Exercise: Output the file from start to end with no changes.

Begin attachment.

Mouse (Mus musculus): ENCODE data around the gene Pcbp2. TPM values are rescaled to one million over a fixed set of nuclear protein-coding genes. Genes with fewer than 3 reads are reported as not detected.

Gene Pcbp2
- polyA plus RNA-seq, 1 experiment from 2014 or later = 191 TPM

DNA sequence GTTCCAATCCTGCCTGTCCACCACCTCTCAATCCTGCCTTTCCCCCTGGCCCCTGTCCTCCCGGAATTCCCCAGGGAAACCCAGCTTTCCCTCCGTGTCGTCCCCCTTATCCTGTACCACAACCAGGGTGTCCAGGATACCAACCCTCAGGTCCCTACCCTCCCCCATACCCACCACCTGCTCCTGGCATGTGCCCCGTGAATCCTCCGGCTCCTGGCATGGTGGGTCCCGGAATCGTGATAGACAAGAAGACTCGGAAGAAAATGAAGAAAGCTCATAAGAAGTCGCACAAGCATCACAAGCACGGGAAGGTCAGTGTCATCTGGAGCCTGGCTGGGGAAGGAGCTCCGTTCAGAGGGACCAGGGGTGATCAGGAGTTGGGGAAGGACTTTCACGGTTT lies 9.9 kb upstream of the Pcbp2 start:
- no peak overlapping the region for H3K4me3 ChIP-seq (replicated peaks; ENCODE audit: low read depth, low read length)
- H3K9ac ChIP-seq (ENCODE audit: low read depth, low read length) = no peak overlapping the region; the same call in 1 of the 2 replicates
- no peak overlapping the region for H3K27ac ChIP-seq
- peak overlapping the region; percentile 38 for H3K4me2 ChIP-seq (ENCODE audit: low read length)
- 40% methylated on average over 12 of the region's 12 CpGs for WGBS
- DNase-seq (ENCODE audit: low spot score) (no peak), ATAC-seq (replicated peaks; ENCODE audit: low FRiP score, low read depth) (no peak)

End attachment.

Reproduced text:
Mouse (Mus musculus): ENCODE data around the gene Pcbp2. TPM values are rescaled to one million over a fixed set of nuclear protein-coding genes. Genes with fewer than 3 reads are reported as not detected.

Gene Pcbp2
- polyA plus RNA-seq, 1 experiment from 2014 or later = 191 TPM

DNA sequence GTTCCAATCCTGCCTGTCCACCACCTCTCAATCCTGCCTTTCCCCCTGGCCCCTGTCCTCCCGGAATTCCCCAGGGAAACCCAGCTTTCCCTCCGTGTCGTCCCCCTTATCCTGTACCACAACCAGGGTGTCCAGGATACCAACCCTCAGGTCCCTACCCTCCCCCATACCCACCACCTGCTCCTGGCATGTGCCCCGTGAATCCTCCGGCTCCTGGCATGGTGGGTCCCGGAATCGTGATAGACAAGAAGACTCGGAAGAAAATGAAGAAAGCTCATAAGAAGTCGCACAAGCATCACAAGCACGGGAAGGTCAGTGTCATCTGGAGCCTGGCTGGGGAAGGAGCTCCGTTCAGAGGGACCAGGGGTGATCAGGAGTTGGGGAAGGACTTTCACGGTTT lies 9.9 kb upstream of the Pcbp2 start:
- no peak overlapping the region for H3K4me3 ChIP-seq (replicated peaks; ENCODE audit: low read depth, low read length)
- H3K9ac ChIP-seq (ENCODE audit: low read depth, low read length) = no peak overlapping the region; the same call in 1 of the 2 replicates
- no peak overlapping the region for H3K27ac ChIP-seq
- peak overlapping the region; percentile 38 for H3K4me2 ChIP-seq (ENCODE audit: low read length)
- 40% methylated on average over 12 of the region's 12 CpGs for WGBS
- DNase-seq (ENCODE audit: low spot score) (no peak), ATAC-seq (replicated peaks; ENCODE audit: low FRiP score, low read depth) (no peak)